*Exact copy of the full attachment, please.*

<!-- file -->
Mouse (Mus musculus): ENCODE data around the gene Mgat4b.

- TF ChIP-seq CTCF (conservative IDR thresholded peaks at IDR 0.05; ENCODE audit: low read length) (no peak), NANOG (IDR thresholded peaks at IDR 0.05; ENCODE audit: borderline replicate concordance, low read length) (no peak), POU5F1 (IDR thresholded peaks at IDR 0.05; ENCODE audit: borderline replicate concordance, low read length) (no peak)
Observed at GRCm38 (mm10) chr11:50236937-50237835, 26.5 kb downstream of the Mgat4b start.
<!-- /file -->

Mouse (Mus musculus): ENCODE data around the gene Mgat4b.

- TF ChIP-seq CTCF (conservative IDR thresholded peaks at IDR 0.05; ENCODE audit: low read length) (no peak), NANOG (IDR thresholded peaks at IDR 0.05; ENCODE audit: borderline replicate concordance, low read length) (no peak), POU5F1 (IDR thresholded peaks at IDR 0.05; ENCODE audit: borderline replicate concordance, low read length) (no peak)
Observed at GRCm38 (mm10) chr11:50236937-50237835, 26.5 kb downstream of the Mgat4b start.